– TKS
Dec 27, 2020 at 17:14
• Do not use that messy cumbersome erroneous code. Is it that hard to make your own code? It can be done in one-line code to plot Dirac delta as an arrow. Why to use that ugly code? Dec 27, 2020 at 18:05

2 Answers

Here is a code that plots your arrows correctly:

ca = Cases[
1.56664 DiracDelta[(4.3 + 0. I) - x] +
I Sqrt[\[Pi]/2] DiracDelta[(4.6 + 0. I) - x] +
1.56664 DiracDelta[(4.3 + 0. I) + x] -
I Sqrt[\[Pi]/2] DiracDelta[(4.6 + 0. I) + x],
a_ DiracDelta[b_] :> {{a}, x /. Solve[b == 0]}];
di = Flatten[Tuples /@ ca, 1];
im = Select[di, Im[#[[1]]] != 0 &];
re = Select[di, Im[#[[1]]] == 0 &];
mm = Max[Abs[Join[re[[All, 1]], Im[im[[All, 1]]]]]] + 0.1;
Plot[{}, {x, -5, 5},
Epilog -> {Red, Arrow[{{#[[2]], 0}, {#[[2]], #[[1]]}}] & /@ re, Blue,
Arrow[{{#[[2]], 0}, {#[[2]], Im[#[[1]]]}}] & /@ im},
PlotRange -> mm]
Clear[ca, di, im, re, mm]


He are more complex DiracDelta functions plotted:

-2 DiracDelta[x + 1] + 5 DiracDelta[(7 x + 3) (x - 4)] -
3 I DiracDelta[x - 3/2] + 2 I DiracDelta[x + 3]


• Thanks for the hint! I have tried to put your code in a module, but this isn't working. ArrowsDeltaFunctionNew[eqn_, x_] := Module[{xs, di, im, re, mm}, xs = Cases[eqn, a_ DiracDelta[b_] :> {{a}, x /. Solve[b == 0]}]; di = Flatten[Tuples /@ xs, 1]; im = Select[di, Im[#[[1]]] != 0 &]; re = Select[di, Im[#[[1]]] == 0 &]; mm = Max[Abs[Join[re[[All, 1]], Im[im[[All, 1]]]]]] + 0.1; Plot[{}, {x, -5, 5}, Epilog -> {Red, Arrow[{{#[[2]], 0}, {#[[2]], #[[1]]}}] & /@ re, Blue, Arrow[{{#[[2]], 0}, {#[[2]], Im[#[[1]]]}}] & /@ im}, PlotRange -> mm] ];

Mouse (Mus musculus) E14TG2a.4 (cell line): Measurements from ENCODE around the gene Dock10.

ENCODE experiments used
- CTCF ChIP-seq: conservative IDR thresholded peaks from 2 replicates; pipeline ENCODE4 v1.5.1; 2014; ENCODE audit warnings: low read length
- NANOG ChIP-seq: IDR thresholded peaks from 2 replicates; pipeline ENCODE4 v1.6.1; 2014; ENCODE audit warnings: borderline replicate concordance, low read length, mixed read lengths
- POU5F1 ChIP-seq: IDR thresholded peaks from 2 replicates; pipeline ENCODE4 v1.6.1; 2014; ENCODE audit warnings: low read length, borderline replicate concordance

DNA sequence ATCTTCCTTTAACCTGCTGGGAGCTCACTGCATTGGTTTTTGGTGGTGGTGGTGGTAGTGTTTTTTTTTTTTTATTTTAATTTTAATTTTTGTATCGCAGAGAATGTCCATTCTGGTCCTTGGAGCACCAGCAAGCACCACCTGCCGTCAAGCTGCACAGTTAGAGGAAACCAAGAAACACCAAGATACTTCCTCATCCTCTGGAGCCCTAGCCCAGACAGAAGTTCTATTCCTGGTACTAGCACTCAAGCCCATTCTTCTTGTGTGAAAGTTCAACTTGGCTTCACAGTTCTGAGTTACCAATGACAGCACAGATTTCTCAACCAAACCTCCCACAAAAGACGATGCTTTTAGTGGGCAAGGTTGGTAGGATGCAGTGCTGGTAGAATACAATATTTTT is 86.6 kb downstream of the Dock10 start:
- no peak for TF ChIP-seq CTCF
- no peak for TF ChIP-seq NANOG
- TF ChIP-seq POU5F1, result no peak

– TKS
Dec 27, 2020 at 19:48
• ??? It works for me: ArrowsDeltaFunctionNew[ 1.56664 DiracDelta[(4.3 + 0. I) - x] + I Sqrt[\[Pi]/2] DiracDelta[(4.6 + 0. I) - x] + 1.56664 DiracDelta[(4.3 + 0. I) + x] - I Sqrt[\[Pi]/2] DiracDelta[(4.6 + 0. I) + x], x] Dec 27, 2020 at 19:53
• Yes your code works! I just wanted to use it in a module.
– TKS
Dec 27, 2020 at 19:54
• It works in the module you posted. Dec 27, 2020 at 19:56
• Yes thanks ... (it's late, I better stop now) :-)
– TKS
Dec 27, 2020 at 20:26

In the first case, you use exact numbers for the frequencies, in the second case, machine numbers. Machine numbers only give exact results in special cases. This is the reason you get complex values from the FourierTransform. You can either rationalize your input or use Chop to get rid of the spurious imaginary part.

The missing arrows come from the fact, that you specify:  DiracDelta[x - x0] /. x0 -> xsubs. This evaluates to DiracDelta[w +/- x0]. You compare this against: DiracDelta[x0 +/- w] what does not match in the case you have a -.

Another hint: if you rationalize your input take care of the fact that MMA simplifies e.g. DiracDelta[x-2/3] to 3 DiracDelta[-2+3x].

• Thank you for the answer! Even though this is mathematically correct due to the properties of the DiracDelta it is a "little bit" unexpected ... It means that we only have a representation of an equivalence class for the fourier transform of sine and cosine and I want a "normalized" representation. Fortunately @azerbajdzan s answer yields this.
– TKS
Dec 28, 2020 at 17:59